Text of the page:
Mountain Larch – "Richter wood quality criteria" for larch wood
Exclusive use of mountain larch (larix decidua) from the Alps. It grows 1000 - 1800 m above sea level and comes from sustainable forestries. Since October 2001 our wood supplier has been certified according to EN 45011 PEFC. This certificate confirms that the sawn and round timbers produced and traded come from sustainable forestry.
According to an official assessment, larch (larix decidua) is a moderately rot-resistant type of wood - considerably less durable than oak or, particularly, robinia.
However, there are different kinds of larch. The larch (larix decidua) which we use for our production grows in the mountains at a height of more than 1000 m above sea level. Therefore, it has considerably better physical properties (and thus should actually be called larix decidua montania). The advantages of this mountain-grown larch are considerable:
- fewer resin galls
- fewer splinters
- closer year rings, therefore higher stability
and especially enhanced durability.
Our larches are felled in winter so that the cut wood can dry before fertile fungus spores appear which can lead to early decomposition.
During the natural ageing process of the tree, core materials are deposited in the wood. This corning is responsible for the rot-resistance of the mountain larch. Our employees recognise good corning from the red colour of the wood.
We have tightened the Richter wood quality criteria. Timbers of mountain larch are delivered practically without sapwood.
Wood with close year rings is more resistant to rot. Wood intended for inserting into the ground and for horizontal beams has particularly close rings. Our poles have at least 8 year rings in the outer 2 centimetres.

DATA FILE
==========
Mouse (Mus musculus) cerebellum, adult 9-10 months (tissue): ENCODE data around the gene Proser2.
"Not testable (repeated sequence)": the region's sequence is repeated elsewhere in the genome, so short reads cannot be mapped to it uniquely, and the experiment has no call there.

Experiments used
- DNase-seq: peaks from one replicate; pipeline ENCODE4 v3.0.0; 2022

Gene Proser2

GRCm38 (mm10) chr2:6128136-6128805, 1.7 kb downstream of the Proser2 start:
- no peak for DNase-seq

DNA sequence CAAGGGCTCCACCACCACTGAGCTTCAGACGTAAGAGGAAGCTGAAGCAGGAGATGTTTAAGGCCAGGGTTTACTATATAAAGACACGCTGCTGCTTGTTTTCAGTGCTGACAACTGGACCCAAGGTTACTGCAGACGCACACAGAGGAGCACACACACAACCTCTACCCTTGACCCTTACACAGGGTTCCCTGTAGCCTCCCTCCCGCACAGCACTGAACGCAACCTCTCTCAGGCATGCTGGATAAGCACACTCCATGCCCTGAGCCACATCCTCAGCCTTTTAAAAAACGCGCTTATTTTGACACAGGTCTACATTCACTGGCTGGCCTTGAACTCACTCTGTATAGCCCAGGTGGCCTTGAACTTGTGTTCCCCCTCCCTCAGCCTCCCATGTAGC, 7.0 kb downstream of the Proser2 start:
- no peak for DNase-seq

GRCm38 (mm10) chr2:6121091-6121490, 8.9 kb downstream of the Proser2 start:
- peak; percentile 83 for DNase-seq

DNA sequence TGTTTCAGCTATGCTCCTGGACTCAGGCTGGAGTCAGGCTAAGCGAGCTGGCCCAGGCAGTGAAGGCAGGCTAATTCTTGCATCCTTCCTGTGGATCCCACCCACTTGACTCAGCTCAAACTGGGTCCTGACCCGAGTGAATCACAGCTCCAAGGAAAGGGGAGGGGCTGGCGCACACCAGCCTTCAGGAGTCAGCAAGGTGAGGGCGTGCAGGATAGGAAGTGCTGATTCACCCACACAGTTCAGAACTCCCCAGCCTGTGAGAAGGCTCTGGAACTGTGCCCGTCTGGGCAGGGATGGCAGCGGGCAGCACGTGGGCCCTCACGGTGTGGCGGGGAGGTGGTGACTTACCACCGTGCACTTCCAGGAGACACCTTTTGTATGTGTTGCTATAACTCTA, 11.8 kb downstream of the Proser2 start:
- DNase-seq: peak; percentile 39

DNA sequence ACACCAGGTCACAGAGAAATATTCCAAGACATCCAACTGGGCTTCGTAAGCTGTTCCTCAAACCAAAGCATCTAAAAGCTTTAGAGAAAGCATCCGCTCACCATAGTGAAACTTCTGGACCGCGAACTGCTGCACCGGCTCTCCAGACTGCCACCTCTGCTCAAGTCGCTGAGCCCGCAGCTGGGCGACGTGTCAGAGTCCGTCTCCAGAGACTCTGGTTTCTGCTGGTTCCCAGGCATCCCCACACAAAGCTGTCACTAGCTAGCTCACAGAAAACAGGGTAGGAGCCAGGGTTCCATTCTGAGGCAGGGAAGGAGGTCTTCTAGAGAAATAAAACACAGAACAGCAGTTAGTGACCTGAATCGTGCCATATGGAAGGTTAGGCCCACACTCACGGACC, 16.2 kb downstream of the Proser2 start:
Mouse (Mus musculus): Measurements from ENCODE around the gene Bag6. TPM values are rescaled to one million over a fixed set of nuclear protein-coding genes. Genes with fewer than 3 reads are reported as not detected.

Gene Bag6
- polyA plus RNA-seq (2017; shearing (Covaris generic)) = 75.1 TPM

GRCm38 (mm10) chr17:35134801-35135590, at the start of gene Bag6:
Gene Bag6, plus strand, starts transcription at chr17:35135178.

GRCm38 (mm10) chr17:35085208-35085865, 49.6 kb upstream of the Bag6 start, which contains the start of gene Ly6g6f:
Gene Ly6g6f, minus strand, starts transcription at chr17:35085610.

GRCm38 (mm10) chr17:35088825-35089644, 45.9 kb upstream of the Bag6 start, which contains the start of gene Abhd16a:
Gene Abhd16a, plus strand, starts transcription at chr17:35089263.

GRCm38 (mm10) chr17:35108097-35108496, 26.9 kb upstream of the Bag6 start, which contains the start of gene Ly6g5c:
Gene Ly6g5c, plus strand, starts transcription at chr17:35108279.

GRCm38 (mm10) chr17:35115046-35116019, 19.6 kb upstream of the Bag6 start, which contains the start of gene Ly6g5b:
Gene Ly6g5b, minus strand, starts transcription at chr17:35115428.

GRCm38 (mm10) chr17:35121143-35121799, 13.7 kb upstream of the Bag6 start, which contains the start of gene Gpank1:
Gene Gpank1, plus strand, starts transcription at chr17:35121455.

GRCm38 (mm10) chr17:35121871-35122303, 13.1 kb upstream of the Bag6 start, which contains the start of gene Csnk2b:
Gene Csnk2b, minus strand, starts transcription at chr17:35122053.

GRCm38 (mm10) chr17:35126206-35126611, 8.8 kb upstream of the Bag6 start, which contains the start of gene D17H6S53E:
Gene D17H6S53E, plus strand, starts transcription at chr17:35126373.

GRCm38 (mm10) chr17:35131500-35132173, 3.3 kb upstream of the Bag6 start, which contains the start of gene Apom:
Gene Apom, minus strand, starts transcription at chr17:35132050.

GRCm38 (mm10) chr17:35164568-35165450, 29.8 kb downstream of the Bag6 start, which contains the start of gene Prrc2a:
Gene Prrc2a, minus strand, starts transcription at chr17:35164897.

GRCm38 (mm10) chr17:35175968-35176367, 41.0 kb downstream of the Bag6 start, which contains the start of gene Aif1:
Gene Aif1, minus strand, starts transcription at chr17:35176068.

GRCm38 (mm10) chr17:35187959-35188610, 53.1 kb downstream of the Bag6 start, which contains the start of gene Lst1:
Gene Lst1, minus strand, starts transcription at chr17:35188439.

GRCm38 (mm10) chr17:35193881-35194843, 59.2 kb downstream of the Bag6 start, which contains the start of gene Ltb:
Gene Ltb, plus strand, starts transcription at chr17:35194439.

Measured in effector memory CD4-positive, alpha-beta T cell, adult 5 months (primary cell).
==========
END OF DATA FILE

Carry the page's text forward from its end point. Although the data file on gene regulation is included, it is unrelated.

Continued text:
We ensure that poles inserted into the ground and horizontal beams, have centred rings so that close ring wood lies near the outer edge. We do not permit a pith eccentricity of more than 3 centimetres.
Occasionally even a standing tree is attacked by fungus. Such wood only provides limited durability, which is why we ensure we discard it.
Wood-destroying fungi require high levels of moisture in the wood. We increase the lifespan of our wood through natural open-air drying. Advanced drying in the poles is demonstrated by the appearance of splits. Our sawn timber is already dried to 20 % of original wood moisture before it is used for construction.
Since 1989 we have manufactured much of our wooden play equipment from unimpregnated mountain larch. Our play equipment made of unimpregnated poles of mountain larch stands as a rule on steel feet. For short vertical pole lengths we are increasingly doing without steel feet construction. The end-grained timber surfaces are given an angle cut covered with paraffin wax to avoid absorption of water.